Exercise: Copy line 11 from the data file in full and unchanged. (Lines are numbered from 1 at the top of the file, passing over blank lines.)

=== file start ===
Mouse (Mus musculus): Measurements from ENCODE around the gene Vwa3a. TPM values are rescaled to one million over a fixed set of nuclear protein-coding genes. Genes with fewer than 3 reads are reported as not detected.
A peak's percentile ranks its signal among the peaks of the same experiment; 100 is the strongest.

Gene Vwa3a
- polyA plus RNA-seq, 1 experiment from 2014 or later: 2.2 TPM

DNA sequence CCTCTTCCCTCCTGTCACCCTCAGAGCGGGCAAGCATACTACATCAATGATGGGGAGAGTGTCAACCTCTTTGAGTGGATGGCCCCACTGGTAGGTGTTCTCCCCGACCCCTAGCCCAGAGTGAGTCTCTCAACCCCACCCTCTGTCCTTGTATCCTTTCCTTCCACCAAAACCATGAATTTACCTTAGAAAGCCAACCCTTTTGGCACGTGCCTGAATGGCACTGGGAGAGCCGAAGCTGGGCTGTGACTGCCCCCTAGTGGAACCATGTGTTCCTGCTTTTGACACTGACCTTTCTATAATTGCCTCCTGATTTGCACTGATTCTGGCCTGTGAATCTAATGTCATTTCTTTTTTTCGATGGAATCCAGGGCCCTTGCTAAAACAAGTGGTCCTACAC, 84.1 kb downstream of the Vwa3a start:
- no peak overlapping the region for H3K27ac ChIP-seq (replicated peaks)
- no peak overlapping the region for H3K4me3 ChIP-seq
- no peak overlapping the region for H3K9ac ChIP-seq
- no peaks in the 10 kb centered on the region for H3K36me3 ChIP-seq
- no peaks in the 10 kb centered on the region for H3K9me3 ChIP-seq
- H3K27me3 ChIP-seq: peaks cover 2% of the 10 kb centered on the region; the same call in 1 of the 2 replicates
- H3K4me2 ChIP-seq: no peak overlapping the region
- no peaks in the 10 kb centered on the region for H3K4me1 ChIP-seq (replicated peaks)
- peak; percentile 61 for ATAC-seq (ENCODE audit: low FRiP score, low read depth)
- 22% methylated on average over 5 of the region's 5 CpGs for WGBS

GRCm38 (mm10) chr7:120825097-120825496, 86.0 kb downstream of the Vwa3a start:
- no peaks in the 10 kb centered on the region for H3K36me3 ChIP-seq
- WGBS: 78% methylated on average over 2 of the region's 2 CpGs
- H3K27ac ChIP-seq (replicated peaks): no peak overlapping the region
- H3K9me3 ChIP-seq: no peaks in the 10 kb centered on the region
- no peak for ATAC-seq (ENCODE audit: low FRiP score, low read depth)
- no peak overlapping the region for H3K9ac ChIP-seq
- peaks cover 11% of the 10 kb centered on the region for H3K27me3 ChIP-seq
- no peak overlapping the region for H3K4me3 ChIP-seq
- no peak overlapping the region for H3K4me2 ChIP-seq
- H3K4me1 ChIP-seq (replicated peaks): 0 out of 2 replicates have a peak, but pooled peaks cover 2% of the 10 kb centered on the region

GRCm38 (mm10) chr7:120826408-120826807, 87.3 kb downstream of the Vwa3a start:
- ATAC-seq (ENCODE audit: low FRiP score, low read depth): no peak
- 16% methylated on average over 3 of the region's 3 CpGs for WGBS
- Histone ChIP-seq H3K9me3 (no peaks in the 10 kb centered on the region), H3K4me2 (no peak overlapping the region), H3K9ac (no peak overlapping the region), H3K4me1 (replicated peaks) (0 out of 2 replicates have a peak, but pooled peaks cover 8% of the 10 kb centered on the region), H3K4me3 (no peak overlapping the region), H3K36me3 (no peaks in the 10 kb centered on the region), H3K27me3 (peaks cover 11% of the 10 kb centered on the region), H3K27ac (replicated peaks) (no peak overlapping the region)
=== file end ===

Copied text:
- H3K27me3 ChIP-seq: peaks cover 2% of the 10 kb centered on the region; the same call in 1 of the 2 replicates